Evaluation of the Indonesian coffee pulp as a ruminant feed using the Reading Pressure Technique.

S. Fakhri1,2,3, A. Latief2, R. Murni2, S.D. Widyawati2, M. Afdal1,2,3 and F.L. Mould3

1ADAS Nutritional Sciences Research Unit, Alcester Road, Stratford upon-Avon, CV37 9RQ, UK

2Faculty of Animal Science, The University of Jambi, Campus Mandalo Darat, Jambi, Indonesia 36361

3Department of Agriculture, The University of Reading, Earley Gate, PO Box 236, Reading RG6 6AT, UK

Proceeding British Society of Animal Science 2001p.109


 Indonesia is the world’s third largest producers of coffee with the residual coffee pulp being included in ruminant diets. However, coffee pulp has a low palatability although studies have shown that this can be increased by ensiling. In addition, coffee pulp contains anti-nutritive factors such as caffeine and tannins. Washing the residue with hot water reduces caffein concentration by about 90 % (Kiflewahid, 1982). In this study, the effects of washing and ensilage on the degradability profiles were examined by estimating gas release using the Reading Pressure Technique.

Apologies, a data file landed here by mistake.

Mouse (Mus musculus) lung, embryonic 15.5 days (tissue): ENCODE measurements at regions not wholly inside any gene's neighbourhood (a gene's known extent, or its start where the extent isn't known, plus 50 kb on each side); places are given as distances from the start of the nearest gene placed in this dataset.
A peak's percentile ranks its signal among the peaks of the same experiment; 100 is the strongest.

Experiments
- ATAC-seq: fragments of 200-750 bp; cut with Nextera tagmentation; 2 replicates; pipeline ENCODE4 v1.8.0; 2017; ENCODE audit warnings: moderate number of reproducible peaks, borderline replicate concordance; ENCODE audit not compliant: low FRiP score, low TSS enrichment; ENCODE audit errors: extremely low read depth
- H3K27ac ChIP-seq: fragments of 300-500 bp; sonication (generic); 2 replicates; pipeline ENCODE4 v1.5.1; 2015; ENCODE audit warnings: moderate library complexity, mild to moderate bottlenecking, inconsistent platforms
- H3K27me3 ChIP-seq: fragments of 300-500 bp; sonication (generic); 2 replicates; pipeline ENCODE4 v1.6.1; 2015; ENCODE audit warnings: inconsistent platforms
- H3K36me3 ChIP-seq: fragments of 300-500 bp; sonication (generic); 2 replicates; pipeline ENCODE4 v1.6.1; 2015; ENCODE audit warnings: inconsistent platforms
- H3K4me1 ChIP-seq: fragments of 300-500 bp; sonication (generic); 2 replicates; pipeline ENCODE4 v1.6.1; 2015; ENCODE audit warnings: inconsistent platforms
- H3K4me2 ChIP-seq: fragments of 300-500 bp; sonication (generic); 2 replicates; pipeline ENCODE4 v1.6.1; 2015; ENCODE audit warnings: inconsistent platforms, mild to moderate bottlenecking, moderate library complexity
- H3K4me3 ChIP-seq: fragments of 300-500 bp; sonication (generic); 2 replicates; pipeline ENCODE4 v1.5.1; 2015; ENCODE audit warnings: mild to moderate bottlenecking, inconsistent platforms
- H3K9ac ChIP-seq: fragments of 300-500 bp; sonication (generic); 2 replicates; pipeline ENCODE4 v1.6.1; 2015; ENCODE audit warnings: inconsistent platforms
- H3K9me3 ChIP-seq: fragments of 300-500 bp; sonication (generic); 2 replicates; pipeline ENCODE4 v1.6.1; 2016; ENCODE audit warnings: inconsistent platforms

2. Variatio in vitro hydrolytic activity of rumen and faecal inocula.

M. Afdal1, F.L. Mould2, C. Rymer1, E. Owen2, and D.I. Givens1

1ADADS Nutritional Sciences Research Unit, Alcester Road, Stratford-on –Avon, CV37 9RQ, U.K.

2Department of Agriculture, The University of Reading, Earley Gate, PO Box 237, Reading, RG6 6AR, U.K.

Proceeding British Society of Animal Science 2002